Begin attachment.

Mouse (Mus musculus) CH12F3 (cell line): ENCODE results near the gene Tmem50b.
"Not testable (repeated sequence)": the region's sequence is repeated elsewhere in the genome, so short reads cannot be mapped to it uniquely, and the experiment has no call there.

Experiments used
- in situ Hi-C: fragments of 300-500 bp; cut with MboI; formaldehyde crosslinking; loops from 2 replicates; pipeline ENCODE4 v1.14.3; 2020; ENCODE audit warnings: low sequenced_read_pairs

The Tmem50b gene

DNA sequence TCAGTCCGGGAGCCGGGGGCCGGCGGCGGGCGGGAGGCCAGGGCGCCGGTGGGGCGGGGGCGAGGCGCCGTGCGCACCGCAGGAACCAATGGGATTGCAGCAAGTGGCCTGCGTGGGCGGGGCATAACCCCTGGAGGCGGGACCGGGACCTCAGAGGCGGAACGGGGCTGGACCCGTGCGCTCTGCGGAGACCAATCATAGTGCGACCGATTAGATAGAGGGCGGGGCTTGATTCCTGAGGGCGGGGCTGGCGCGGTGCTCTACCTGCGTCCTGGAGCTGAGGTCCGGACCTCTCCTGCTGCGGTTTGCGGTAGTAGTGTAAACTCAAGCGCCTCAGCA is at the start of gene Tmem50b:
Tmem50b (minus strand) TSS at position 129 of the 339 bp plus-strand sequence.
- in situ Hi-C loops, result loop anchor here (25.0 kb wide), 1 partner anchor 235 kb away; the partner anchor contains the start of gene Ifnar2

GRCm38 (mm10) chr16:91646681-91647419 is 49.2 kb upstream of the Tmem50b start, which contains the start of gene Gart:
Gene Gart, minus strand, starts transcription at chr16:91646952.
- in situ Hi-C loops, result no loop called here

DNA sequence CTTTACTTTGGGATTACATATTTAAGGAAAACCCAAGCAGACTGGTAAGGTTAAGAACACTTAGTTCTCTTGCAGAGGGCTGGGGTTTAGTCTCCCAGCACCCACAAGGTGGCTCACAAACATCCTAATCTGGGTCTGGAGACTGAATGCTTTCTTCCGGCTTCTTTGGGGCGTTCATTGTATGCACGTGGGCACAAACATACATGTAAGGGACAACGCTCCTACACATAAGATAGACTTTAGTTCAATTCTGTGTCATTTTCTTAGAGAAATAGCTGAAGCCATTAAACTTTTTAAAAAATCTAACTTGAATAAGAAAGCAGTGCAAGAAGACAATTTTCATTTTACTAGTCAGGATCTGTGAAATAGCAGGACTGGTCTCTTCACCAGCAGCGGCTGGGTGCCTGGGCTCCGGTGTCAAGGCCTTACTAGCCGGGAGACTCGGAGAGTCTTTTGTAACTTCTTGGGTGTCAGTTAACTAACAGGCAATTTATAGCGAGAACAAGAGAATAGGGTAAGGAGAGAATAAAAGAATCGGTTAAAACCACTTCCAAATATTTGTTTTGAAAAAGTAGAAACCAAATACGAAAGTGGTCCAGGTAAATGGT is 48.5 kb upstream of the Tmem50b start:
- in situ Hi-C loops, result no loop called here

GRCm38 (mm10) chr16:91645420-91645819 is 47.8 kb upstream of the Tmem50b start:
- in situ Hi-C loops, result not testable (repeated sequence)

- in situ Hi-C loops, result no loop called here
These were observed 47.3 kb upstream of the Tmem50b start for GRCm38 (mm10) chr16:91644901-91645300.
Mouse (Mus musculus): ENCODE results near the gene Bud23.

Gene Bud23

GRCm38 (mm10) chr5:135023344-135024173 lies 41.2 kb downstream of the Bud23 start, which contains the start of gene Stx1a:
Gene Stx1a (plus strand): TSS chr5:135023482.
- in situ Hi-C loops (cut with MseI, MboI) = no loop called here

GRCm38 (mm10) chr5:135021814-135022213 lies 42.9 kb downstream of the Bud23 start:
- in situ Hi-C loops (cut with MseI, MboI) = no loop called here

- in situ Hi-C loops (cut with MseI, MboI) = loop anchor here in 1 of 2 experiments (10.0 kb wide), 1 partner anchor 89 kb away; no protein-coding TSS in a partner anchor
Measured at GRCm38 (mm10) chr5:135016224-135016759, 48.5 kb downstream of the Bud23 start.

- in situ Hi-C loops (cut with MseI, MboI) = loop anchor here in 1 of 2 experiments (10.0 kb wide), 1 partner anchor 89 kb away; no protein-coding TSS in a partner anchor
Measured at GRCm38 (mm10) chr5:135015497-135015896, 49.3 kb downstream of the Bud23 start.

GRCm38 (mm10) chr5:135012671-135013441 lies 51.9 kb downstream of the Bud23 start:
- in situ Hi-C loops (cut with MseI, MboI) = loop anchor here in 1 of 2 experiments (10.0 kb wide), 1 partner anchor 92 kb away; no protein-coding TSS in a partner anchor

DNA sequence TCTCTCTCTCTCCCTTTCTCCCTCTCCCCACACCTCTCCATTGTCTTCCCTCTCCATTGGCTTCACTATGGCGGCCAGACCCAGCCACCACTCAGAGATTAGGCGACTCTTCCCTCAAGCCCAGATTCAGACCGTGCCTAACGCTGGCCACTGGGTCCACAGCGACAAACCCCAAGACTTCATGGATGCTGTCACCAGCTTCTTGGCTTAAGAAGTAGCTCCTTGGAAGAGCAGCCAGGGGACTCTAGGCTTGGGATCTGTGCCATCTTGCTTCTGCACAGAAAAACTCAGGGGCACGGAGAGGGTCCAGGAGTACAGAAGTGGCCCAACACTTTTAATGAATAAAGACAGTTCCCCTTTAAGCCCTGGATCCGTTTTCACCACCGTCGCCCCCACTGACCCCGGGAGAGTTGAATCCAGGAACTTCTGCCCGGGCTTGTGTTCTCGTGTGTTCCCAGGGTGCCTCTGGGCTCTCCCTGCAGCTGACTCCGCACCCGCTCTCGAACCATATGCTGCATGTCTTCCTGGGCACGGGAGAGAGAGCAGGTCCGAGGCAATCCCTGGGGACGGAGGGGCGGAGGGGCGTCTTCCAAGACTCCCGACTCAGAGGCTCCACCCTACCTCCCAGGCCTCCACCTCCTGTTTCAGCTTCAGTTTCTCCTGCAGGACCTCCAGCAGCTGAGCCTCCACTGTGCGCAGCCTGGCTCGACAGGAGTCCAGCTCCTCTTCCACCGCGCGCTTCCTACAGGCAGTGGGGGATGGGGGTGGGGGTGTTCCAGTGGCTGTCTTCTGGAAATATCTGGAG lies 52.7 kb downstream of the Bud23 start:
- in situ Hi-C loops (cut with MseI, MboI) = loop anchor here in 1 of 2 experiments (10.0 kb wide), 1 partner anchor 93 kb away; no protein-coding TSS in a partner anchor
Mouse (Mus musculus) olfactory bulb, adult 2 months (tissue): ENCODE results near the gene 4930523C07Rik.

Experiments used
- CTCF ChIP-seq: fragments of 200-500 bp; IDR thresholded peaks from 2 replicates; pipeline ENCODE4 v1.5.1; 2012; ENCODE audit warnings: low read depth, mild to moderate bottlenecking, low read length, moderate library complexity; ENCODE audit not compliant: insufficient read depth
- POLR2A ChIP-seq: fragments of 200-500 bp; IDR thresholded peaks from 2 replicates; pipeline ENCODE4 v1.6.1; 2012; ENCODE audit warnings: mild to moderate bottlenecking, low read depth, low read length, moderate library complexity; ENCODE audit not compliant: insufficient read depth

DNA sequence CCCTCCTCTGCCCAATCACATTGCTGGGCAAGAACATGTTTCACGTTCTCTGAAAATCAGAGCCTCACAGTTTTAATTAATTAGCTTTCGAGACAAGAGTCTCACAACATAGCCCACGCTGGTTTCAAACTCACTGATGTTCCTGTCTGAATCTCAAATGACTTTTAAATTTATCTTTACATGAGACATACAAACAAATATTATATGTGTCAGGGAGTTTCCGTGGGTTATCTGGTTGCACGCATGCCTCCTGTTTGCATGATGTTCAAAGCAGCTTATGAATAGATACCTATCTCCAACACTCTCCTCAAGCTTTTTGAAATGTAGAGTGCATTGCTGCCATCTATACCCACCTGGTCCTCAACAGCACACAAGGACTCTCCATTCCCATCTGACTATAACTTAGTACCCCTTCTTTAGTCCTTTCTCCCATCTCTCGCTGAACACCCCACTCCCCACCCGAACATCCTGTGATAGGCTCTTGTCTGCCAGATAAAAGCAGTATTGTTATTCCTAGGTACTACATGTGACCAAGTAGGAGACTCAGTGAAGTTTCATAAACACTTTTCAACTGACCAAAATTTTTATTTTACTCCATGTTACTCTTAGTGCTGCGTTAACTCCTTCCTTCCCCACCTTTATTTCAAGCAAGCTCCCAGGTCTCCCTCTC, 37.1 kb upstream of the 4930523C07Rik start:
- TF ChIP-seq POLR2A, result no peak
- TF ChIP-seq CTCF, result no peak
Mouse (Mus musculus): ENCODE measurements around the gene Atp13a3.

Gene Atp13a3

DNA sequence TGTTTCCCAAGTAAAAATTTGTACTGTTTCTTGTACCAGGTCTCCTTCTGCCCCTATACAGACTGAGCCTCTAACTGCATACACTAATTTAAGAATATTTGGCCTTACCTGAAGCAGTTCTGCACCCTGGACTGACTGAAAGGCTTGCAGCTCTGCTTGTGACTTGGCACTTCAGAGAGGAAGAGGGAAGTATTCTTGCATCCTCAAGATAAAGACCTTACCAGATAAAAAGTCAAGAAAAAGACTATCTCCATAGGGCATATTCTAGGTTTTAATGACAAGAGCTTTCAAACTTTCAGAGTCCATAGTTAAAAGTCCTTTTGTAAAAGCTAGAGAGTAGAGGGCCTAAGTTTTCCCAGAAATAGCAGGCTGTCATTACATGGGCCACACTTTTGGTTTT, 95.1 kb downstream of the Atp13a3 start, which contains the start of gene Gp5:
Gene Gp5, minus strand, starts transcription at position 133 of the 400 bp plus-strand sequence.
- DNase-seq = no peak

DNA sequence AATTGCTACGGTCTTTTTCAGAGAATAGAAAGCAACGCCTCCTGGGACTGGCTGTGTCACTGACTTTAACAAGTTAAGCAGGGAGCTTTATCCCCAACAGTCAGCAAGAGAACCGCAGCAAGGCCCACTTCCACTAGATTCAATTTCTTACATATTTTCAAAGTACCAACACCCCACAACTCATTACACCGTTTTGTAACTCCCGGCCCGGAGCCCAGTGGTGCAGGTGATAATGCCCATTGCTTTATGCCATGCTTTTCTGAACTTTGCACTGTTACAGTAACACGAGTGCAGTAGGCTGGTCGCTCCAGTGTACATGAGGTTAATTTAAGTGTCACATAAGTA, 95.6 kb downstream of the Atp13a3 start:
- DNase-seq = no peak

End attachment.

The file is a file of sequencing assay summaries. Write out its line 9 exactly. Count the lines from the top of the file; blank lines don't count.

GRCm38 (mm10) chr16:91646681-91647419 is 49.2 kb upstream of the Tmem50b start, which contains the start of gene Gart: